If the price of a commodity for future delivery exceeds the spot (or cash) price, the market is in contango, and the commodity interest rate is negative. A lender of a commodity has no incentive to lend to the spot market because he would be in effect selling low and buying high. The reverse occurs when the spot price exceeds the futures price and the market is in backwardation. Commodity interest rates are positive. In this case, it pays those who hold commodities to loan them to the spot market.
When the price of oil made its record jump on June 6, many conjectures were made about the causes. The one that turns out to be the most plausible is the threat made by the Deputy Prime Minister of Israel, Shaul Mofaz. After Mr. Mofaz stated that an Israeli attack against Iran was “unavoidable” if Tehran continued to push forward with its nuclear program, the curve for futures contracts prices shifted up and its shape changed. With the change in shape, the commodity interest rate switched from negative to positive for 2008. In other words, it became profitable to lend oil to the spot market. This occurred because the precautionary demand for oil became elevated as oil users became concerned about a possible Israeli attack on Iran and the adequacy of their inventory levels. After Israeli defense officials rebutted Mr. Mofaz, concerns were dispelled and the commodity interest rates became negative for 2008, indicating a more relaxed precautionary demand and more adequate inventory levels.
Speaking of inventories, let’s examine the world’s largest – the US government’s Strategic Petroleum Reserve. The SPR is a response to the oil embargo imposed by the Organization of Arab Petroleum Exporting Countries after the 1973 Arab‐Israeli War. It comprises five underground storage facilities, hollowed out from salt domes, located in Texas and Louisiana. By 2005, the SPR’s capacity reached its current level of 727 million barrels. At present, 702.7 million barrels are stored in the SPR. That’s over twice the size of private crude oil inventories. To put SPR’s size into perspective, its current storage would cover about 71 days of US crude oil imports or 47 days of total US crude oil consumption. The SPR’s drawdown capacity is 4.3 million barrels per day. That rate is slightly greater than the combined daily crude oil exports from Iran and Kuwait. In short, the SPR is huge.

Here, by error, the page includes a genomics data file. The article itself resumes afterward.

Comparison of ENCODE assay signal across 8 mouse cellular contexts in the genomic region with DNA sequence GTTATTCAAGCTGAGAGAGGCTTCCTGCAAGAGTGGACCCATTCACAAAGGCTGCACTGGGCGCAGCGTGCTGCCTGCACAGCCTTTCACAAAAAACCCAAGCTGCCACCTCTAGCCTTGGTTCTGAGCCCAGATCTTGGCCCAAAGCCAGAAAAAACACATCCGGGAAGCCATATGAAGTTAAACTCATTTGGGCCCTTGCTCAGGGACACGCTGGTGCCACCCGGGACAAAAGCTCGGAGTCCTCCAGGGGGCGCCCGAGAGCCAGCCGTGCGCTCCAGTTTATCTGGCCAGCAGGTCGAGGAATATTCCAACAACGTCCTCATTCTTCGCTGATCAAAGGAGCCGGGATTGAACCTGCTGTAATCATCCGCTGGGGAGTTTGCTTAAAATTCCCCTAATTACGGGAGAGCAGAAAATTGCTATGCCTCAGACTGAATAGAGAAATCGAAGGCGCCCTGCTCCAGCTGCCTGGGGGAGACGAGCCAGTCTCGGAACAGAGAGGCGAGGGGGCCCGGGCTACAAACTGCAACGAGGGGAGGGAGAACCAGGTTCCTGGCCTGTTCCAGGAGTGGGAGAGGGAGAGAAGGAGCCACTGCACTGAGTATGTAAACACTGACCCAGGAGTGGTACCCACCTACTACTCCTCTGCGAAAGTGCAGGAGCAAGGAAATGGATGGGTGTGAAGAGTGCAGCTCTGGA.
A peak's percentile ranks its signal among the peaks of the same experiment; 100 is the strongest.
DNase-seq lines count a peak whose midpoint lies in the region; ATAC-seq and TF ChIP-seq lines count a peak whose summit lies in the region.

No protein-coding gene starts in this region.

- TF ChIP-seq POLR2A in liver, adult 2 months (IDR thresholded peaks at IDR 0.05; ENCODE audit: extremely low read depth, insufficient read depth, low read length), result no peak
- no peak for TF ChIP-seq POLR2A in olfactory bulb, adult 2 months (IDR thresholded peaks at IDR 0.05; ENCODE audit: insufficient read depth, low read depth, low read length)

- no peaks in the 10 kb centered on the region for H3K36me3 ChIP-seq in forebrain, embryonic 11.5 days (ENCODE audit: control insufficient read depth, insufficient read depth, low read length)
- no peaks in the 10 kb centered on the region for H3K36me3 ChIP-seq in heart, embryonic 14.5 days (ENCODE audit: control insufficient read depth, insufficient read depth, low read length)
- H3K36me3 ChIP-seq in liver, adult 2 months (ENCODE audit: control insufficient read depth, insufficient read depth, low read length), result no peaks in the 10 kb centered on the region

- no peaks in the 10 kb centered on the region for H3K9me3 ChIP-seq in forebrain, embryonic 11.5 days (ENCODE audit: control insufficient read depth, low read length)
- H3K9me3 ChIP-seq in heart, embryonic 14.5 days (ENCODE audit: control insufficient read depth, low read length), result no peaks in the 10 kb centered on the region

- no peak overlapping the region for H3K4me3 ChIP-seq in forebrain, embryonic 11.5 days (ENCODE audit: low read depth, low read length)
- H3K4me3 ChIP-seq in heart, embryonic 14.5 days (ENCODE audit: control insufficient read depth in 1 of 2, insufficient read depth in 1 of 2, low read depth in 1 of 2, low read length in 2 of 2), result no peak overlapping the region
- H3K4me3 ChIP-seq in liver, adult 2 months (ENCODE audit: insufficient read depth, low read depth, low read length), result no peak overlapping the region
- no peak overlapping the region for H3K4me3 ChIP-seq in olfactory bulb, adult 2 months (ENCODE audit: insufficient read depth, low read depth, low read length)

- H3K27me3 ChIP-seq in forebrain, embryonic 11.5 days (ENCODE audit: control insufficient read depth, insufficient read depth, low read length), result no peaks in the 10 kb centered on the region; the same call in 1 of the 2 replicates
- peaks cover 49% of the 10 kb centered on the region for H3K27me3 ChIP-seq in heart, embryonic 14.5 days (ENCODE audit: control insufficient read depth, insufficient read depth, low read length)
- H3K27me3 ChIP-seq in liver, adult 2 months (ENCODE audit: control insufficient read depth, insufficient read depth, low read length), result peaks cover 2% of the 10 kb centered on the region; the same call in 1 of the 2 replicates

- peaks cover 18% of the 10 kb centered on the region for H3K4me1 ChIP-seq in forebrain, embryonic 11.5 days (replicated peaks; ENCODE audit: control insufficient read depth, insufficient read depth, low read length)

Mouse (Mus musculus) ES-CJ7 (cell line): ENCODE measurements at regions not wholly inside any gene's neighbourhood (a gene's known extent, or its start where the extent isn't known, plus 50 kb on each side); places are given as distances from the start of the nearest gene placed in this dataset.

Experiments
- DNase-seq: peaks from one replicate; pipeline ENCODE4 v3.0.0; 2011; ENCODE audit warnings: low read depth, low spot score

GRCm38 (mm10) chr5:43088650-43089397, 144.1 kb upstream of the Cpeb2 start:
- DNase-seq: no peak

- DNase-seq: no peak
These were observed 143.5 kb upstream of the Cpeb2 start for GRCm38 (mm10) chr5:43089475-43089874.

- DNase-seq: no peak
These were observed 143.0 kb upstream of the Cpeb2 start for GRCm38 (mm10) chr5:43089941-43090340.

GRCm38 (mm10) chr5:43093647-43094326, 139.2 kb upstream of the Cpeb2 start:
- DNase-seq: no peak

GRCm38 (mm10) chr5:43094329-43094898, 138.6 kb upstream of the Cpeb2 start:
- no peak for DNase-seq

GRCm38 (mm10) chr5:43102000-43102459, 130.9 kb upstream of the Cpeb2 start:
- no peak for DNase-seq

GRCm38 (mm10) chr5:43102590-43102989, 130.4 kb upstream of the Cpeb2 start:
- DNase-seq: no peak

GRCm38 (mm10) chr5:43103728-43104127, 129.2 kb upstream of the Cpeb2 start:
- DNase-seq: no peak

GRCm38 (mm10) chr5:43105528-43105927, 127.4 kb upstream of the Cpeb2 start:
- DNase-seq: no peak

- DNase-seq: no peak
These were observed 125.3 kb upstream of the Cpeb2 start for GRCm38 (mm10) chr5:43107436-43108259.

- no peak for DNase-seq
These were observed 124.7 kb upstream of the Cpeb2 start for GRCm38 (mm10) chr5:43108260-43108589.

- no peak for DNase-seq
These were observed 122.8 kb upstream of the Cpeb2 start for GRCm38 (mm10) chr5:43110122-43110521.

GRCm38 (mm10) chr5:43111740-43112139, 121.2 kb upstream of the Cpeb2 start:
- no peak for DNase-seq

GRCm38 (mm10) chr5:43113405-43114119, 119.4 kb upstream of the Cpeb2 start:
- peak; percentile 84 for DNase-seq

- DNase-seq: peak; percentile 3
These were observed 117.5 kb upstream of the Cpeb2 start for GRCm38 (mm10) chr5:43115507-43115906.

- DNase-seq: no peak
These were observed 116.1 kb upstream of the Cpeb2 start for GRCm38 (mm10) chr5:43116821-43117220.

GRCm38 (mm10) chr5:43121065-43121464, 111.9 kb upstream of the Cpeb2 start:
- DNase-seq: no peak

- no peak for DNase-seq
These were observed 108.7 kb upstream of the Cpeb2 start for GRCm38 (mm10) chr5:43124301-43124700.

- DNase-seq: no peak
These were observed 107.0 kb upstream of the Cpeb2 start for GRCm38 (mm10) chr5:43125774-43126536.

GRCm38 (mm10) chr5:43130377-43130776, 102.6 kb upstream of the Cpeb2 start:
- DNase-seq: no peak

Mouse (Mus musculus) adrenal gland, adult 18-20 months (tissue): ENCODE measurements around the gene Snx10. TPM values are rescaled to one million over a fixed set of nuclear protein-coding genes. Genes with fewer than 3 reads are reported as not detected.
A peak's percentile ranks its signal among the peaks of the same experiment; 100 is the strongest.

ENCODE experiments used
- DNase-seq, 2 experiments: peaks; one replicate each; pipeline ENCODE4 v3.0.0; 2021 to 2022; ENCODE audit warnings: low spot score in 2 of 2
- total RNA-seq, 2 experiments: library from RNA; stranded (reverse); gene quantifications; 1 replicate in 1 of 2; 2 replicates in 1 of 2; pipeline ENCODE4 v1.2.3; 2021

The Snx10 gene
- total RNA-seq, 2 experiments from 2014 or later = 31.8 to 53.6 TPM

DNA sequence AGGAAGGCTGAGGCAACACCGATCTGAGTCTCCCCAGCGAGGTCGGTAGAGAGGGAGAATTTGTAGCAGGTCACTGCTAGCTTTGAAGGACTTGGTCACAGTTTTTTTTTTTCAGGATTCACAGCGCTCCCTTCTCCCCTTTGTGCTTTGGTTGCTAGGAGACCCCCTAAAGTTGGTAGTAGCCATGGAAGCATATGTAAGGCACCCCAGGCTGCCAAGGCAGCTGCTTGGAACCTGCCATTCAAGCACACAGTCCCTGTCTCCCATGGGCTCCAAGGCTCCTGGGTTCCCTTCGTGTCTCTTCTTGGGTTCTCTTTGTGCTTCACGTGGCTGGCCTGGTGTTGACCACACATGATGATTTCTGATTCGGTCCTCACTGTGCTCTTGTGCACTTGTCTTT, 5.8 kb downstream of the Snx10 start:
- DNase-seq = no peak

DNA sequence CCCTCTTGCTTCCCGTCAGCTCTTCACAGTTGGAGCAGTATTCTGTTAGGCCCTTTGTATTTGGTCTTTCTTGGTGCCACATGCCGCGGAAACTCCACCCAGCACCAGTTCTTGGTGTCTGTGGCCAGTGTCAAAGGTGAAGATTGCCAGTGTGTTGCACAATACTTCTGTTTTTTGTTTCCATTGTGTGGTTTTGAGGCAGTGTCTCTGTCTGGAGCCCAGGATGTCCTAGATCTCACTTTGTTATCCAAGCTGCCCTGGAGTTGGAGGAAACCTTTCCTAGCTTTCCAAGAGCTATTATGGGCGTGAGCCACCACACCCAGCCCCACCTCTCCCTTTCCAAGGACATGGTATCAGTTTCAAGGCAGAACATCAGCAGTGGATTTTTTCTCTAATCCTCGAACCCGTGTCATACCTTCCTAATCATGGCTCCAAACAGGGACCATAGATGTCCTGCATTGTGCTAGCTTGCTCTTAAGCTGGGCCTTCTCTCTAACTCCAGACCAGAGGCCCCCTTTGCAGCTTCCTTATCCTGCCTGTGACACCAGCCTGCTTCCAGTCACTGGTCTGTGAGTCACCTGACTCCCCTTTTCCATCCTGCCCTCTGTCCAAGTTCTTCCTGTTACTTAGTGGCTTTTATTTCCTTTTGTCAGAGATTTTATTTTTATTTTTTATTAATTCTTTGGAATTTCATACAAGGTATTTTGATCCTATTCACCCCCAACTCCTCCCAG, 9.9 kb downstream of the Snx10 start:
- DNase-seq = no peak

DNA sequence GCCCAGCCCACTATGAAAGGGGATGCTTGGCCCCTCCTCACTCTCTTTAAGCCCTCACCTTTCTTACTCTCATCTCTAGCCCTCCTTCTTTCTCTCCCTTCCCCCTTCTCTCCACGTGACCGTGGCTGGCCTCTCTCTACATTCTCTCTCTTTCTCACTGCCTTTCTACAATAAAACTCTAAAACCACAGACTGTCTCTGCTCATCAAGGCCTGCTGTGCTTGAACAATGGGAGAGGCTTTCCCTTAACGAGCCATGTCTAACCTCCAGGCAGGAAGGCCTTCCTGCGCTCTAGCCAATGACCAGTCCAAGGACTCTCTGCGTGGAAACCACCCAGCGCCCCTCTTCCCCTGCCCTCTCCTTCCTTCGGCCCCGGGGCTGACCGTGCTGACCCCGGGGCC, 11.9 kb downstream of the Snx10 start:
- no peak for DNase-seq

Not being faced with capital carrying charges and never wanting to be caught short, government officials, like proud pack rats, want to just sit on this mother of all commodity hoards. They argue that the SPR represents an insurance policy for national emergencies. But without a specified release rule, just what is the insurance policy written for?
Instead of hoarding the SPR, the government should sell outof‐ the‐money (at strike prices that exceed the current spot price) call options on the SPR. This would allow the purchasers to buy oil at the strike price until the option contracts expired. It would transform what is in effect a dead resource into a live one. It would provide the country with a huge inventory of oil, generate revenue to defray some of the government’s stockpiling costs, smooth out crude oil price fluctuations, and push down spot prices relative to prices for the oil to be delivered in the future. In consequence, commodity interest rates would become very negative as inventories would be abundant.
A stronger dollar and market‐based release rules for SPR would provide relief from sky‐high crude oil prices.